Food allergies can develop at any age. Learn more about the signs.
Food allergies continue to be an important topic as more are diagnosed. They can develop for anyone, at any point, at any age. Here, Alice Hoyt, M.D., of the Vanderbilt Asthma, Sinus and Allergy Program answers questions about the nature of food allergies and how they are detected and treated.
Question: Are food allergies increasing or are we just hearing about them more in the media?
Answer: It’s kind of both. Food allergies are certainly being diagnosed more. We have more testing, but millions of people suffer from food allergies, both adults and children.
Question: Can you develop food allergies that you didn’t have as a child?
Answer: You certainly can. We see that a lot of times with shellfish like shrimp, crab. We also see it though, with the mammalian meat allergy called alpha-gal allergy, in which a person is bitten by a tick then a couple months later begins having hives, swelling, anaphylaxis to mammalian meat products.
Question: What are the most common food allergies?
Answer: The big ones are peanuts, tree nuts, eggs, milk, wheat, soy, fish and shellfish, and then we have some other less-common kinds. But really the most important thing is to see an allergist to discuss if you think you have a food allergy of any kind.
Question: How long does it take for an allergic reaction to occur?
Answer: That’s a very important question. If you’re concerned that you’re having an anaphylactic type of reaction, with most food allergies – peanuts, tree nuts, eggs, wheat, soy, fish, shellfish, those types of food allergies – you generally know pretty soon after you eat it. You’ll start having hives, swelling and trouble breathing, and your blood pressure can drop so you have this sense of what we sometimes call “impending doom.” It can be very scary, but there is a medication to treat it: epinephrine. Epinephrine is the only medication that will actually stop the allergic reaction. Again, generally these reactions occur pretty immediately, unless you have that mammalian meat allergy, alpha-gal allergy; then we actually see a delayed response. You could eat the meat and then two, six, sometimes eight hours later, that’s when you have the reaction.
Question: What if you just have a really mild reaction, like you just get hives? Would it be important to see an allergist, or do you just stop eating that food and go on with your life?
Answer: The first thing to do if you think you’re having a reaction to a food is to avoid it until you talk with a specialist: an allergist. Then we can do testing to help determine, in conjunction with history, what type of reaction that was, so you can understand the immunologic process going on in your body. We can prognose where you’ll be with this allergy. With mammalian meat allergy, sometimes that can resolve, especially if you avoid tick bites. But, for example, with a peanut allergy, if you develop it when you’re a young child, you only have about a 20 percent chance of outgrowing it. With cow’s milk allergy, it’s an 80 percent chance. It’s really important to discuss those things with an allergist and really, the term severe life-threatening allergy, can be applied to anybody who has a food allergy, because having hives one time does not mean that next time it will only be hives. That’s why it’s so important to talk with your allergist about this.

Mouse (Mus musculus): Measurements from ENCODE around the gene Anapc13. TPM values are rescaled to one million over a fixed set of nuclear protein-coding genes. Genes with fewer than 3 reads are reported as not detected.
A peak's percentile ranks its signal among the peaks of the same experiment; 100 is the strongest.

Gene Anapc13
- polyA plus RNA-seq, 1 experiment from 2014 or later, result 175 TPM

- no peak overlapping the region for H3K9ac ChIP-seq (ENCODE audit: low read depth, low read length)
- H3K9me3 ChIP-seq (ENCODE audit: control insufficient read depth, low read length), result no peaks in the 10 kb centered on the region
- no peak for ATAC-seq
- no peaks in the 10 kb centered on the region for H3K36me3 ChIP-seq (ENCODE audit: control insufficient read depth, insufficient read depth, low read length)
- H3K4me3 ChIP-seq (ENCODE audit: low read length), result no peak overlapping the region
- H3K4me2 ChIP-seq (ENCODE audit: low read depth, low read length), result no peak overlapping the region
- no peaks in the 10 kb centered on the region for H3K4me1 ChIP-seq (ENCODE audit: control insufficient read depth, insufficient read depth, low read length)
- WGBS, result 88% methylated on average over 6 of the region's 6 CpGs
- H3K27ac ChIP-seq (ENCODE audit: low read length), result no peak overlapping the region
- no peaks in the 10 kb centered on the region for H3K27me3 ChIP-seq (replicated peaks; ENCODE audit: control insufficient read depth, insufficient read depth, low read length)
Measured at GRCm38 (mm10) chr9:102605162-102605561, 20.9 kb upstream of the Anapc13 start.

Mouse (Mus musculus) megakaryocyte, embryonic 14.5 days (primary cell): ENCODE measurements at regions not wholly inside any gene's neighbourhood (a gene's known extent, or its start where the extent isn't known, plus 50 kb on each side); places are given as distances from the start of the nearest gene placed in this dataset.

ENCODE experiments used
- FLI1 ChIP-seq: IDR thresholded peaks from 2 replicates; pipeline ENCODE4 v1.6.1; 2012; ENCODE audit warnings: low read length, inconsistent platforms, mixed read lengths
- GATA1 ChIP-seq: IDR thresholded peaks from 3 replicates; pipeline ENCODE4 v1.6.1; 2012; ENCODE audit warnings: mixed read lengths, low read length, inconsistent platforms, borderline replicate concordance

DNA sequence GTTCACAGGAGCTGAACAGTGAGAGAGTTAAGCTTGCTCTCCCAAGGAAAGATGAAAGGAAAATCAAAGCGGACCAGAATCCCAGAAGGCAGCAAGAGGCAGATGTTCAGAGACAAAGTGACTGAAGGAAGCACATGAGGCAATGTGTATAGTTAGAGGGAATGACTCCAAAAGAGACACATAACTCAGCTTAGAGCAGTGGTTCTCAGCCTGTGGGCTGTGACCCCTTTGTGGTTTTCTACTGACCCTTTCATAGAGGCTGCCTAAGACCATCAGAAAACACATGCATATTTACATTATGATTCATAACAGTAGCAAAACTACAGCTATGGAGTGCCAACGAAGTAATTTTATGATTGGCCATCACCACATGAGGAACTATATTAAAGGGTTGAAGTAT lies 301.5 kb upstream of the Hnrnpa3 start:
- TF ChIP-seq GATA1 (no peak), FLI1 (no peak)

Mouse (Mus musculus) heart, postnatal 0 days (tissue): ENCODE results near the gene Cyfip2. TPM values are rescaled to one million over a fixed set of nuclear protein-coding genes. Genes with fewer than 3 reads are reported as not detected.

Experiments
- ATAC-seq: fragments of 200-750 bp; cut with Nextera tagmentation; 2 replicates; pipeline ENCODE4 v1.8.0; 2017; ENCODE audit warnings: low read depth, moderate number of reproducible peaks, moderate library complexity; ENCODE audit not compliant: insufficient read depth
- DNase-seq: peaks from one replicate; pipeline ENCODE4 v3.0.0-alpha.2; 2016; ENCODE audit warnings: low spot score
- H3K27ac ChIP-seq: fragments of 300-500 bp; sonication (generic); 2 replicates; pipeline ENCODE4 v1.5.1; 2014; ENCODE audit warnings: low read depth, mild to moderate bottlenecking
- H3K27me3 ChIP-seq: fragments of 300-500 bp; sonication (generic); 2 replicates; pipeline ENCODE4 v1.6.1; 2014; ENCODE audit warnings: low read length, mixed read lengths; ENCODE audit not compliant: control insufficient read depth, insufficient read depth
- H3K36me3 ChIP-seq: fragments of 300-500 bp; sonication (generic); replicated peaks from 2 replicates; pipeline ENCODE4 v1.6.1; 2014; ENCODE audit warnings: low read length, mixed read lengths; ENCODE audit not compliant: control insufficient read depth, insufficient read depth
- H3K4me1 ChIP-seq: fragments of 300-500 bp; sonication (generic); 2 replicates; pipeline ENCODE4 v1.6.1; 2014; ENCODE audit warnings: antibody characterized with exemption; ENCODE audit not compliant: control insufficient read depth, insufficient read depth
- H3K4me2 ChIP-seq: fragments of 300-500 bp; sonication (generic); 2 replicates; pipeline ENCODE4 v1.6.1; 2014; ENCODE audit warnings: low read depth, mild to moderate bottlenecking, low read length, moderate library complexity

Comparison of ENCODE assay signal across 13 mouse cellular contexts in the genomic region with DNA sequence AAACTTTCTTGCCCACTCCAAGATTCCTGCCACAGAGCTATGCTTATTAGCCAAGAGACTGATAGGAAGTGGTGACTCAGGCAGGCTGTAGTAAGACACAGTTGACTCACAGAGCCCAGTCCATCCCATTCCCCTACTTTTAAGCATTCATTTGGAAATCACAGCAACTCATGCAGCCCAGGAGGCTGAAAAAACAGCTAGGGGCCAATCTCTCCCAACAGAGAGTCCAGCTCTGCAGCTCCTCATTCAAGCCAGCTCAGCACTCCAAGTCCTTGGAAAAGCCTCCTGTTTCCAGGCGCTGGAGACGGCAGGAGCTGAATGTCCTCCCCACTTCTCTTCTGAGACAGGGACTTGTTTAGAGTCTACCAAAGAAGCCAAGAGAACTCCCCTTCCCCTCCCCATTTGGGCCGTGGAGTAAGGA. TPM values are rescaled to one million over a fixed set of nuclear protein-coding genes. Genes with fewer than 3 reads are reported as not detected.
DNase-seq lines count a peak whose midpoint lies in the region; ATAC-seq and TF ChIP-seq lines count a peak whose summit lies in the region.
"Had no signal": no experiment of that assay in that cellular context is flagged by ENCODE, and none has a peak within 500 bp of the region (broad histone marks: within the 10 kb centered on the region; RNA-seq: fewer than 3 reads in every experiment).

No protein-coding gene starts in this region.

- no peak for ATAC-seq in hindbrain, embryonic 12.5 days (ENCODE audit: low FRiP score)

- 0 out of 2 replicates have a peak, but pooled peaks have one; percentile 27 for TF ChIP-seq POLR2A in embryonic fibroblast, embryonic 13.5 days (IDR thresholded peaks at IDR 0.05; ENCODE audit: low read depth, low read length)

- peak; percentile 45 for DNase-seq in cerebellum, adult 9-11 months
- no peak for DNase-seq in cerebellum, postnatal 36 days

Question: Can you talk a little bit more about growing out of allergies and how often that happens?
Answer: I had a 17-year-old patient who we’ve been following; we tested him, and we were able to reintroduce peanuts safely. Those success stories are happening every day! There’s certainly hope that that will happen, but again it’s important to be in contact with your allergist. See him or her regularly, at least annually, to discuss these things. But generally, for peanuts, there’s a 20 percent chance of outgrowing it if you’re diagnosed when you’re young; for cow’s milk, egg, other allergies, about an 80 percent chance. We don’t really understand why some allergens are more allergenic per se, than others foods, but they are. And I think as science continues to progress and we continue to explore these issues, then we’ll get more answers.
Question: Can you just talk a little bit about how it’s confirmed that a person has an allergy? What’s that process like someone sees an allergist?
Answer: I would say 90 percent of it is really the history. Talking with the specialist about what your symptoms were, what you ate, how long after eating, what exactly happened, how that reaction was treated, that’s going to tell us 90 percent of the time whether this was anaphylaxis. Then what we’ll do is skin testing and/or blood testing to help us better clarify the clinical picture. Then if the skin testing and blood testing’s negative, if the history was less consistent with the classic anaphylactic type reaction, then we might consider an in-clinic food challenge, where we’ll have you bring in the food, and eat it right there with us, and move forward with your life so that you’re not necessarily avoiding a food that you don’t need to avoid. That being said, we don’t proceed with those food challenges lightly. We’re only going to do it we think it’s safe.
Contact Vanderbilt Asthma, Sinus and Allergy Program for an evaluation and the most up-to-date treatment recommendations. Call 615-936-2727 for an appointment.